They’ve come a long way since the start of their journey. They’ve gone through trials and tribulations that every van lifer runs into.
When I asked how they learn from and handle all the hardships and the way of life, Adam responded,
“For advice, I look to the community. When you roll into a parking lot with a bunch of van lifers, it’s fun to compare setups and techniques for certain things and apply the best methods to my own travels. For free camping, sites like freecampsites.net and the app iOverlander are essential. I’ve never paid for camping in the two years I’ve lived in the van.”
. . . That’s impressive, believe me.
You learn things by adapting. Traveling is a dog-eat-dog world sometimes. You either learn to swim or you sink.
“When your car breaks down, your home is stuck. You can’t do anything until you fix it; here necessity drives innovation.”
Even though you gain knowledge about life on the road, #VanLife remains anything but routine.
“Days in the van aren’t routine at all and that’s kind of the point of traveling; you never know where a day could take you. I normally start with a park or some cool area in mind and just head in that direction. It’s impossible to say who you might meet along the way and how the adventure develops.”
I can vouch for Adam. The best part about living in your car is the unknown you face every day. When you wake up, you don’t know where you’ll be at the end of the day. You don’t know what you’ll see or who you’ll meet. That’s the beauty in it.
Having a brother myself, I wondered how it was to live in such a confined place with a person you could knock heads with so often. Adam told me,
“Living as brothers in the van actually works out alright, because, as your brother, you can tell them how it is. If you want them to fuck off you say, ‘Hey, fuck off’.
You can get on each other’s nerves at times, but that happens to any two people living in a confined space together. Overall, traveling as brothers makes for a much better adventure knowing you’ve always got your back covered.”
I love hearing great travel stories, and the best from the brothers is no let-down.
“My coolest memory is a hard one to narrow down. One time, we attempted a winter ascent of the Grand Teton wearing only jeans and summer boots — never having used crampons before and without ice axes.”
This sounded so insane. I’ve ascended a mountain unprepared for conditions and the task at hand, however, nothing in the realm of this magnitude.
“We met up with a group of Navy Seals and climbed with them. When we descended, it was already dark and they went back to their tents and we pushed back to the van.
At this point, we were twenty-one hours and twenty miles in, not stopping. Just before arriving to the van, I spotted a couple sets of eyes twenty yards away that turned out to be a mother grizzly and her two cubs.”
Uh oh. . .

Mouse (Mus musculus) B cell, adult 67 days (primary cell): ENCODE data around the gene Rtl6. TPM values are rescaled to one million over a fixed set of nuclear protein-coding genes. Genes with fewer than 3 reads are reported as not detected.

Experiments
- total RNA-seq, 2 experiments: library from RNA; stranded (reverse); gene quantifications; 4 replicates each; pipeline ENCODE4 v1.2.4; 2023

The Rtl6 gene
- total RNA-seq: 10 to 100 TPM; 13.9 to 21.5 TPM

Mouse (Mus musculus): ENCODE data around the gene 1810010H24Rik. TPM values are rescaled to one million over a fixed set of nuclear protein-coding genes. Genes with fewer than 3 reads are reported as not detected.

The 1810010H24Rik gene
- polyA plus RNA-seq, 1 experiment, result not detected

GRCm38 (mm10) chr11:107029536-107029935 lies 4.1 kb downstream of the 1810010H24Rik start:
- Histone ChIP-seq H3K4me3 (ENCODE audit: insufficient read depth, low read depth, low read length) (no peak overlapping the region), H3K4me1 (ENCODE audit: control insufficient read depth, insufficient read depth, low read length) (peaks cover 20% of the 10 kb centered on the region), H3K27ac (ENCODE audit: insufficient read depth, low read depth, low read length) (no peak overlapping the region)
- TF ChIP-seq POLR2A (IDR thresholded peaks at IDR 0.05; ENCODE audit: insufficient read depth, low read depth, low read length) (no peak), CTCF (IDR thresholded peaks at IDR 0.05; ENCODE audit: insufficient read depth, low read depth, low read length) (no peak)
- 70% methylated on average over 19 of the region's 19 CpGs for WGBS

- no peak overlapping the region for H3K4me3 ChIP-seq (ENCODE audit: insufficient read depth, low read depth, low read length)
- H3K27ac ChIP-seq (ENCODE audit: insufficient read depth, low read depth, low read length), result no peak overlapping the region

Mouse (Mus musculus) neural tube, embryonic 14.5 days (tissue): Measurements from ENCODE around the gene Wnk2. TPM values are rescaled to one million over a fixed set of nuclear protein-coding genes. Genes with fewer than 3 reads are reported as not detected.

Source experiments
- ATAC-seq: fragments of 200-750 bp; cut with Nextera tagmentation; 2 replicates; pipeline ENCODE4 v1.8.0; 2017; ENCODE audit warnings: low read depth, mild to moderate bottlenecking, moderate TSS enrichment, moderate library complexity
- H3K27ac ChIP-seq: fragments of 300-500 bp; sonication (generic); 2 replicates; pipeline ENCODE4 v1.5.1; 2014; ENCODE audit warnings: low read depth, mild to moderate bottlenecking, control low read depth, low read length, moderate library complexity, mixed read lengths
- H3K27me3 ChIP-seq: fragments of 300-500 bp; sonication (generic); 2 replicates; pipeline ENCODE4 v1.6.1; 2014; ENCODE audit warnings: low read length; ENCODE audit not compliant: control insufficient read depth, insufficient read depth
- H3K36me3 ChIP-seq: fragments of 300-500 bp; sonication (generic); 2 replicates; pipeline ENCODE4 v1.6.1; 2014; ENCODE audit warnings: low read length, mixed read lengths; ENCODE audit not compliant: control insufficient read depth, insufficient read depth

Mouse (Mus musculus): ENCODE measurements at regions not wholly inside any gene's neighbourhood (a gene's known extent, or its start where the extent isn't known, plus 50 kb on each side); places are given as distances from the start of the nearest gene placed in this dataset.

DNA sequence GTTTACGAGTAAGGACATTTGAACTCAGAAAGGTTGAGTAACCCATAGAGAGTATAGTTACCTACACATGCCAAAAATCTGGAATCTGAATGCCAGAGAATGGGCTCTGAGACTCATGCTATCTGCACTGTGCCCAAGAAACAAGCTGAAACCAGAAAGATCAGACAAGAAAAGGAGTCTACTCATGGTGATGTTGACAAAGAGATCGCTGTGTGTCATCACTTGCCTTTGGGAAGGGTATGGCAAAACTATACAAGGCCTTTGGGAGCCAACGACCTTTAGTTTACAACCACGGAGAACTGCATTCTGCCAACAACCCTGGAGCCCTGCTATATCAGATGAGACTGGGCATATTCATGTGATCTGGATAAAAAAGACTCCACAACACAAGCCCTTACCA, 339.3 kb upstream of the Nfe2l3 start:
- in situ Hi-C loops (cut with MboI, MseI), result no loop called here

“When she growled we both completely thought one of us would die so we put on our climbing helmets and pulled out the bear spray.
We shot off-trail in the pitch black and bushwhacked for an hour to get to a road and back to the van. It was the scariest ordeal I’ve ever been through.”
It may have been the most frightening moment of your life, Adam, but it makes one hell of a story!
His best tips for life on the road?
“Make all your own meals. Never pay to camp, keep an open mind and stay flexible to find the best adventures.”
The Henderson brothers have picked up many new interests and hobbies on their journey. Whether it’s inspirational individuals or friends that they have kept in contact with.
Judging from their Instagram gallery, @brotherswithoutborders, they’ve picked up an insane interest in rock climbing culture.
Also picking up an interest in climbing while I was in Yosemite, I was curious about their experience. Adam said,
“I love Valley Uprising (Yosemite climbing documentary). I watched it for the first time in my van at Camp 4 (an infamous culture located in the documentary).”
I also was introduced to Valley Uprising within the walls of Yosemite, so you can see how important it is to Yosemite-er’s. He continued,
“I haven’t met anyone in the film personally, but the friend who taught me to climb met Timmy O’Niell the same day we met — and he has climbed with him quite a bit.
I actually bought a 1970’s Passive Black Diamond trad rack from a famous climber who put up a bunch of first ascents with Jim Bridwell (mentioned in Valley Uprising). It’s cool to use some old gear that was used on some historic climbs in the Valley.”
What a way to be introduced to such a beautiful sport!
I want to thank Adam and Justin for their time. Thanks for sharing your story. Believe me, it’s inspirational to thousands!
It’s always nice to come into contact with other like-minded individuals. If you have any questions or are thinking of starting a #VanLife of your own, don’t be afraid to reach Adam or Justin through their Instagram account — @brotherswithoutborders!
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** This article was originally published at www.adamcheshier.com **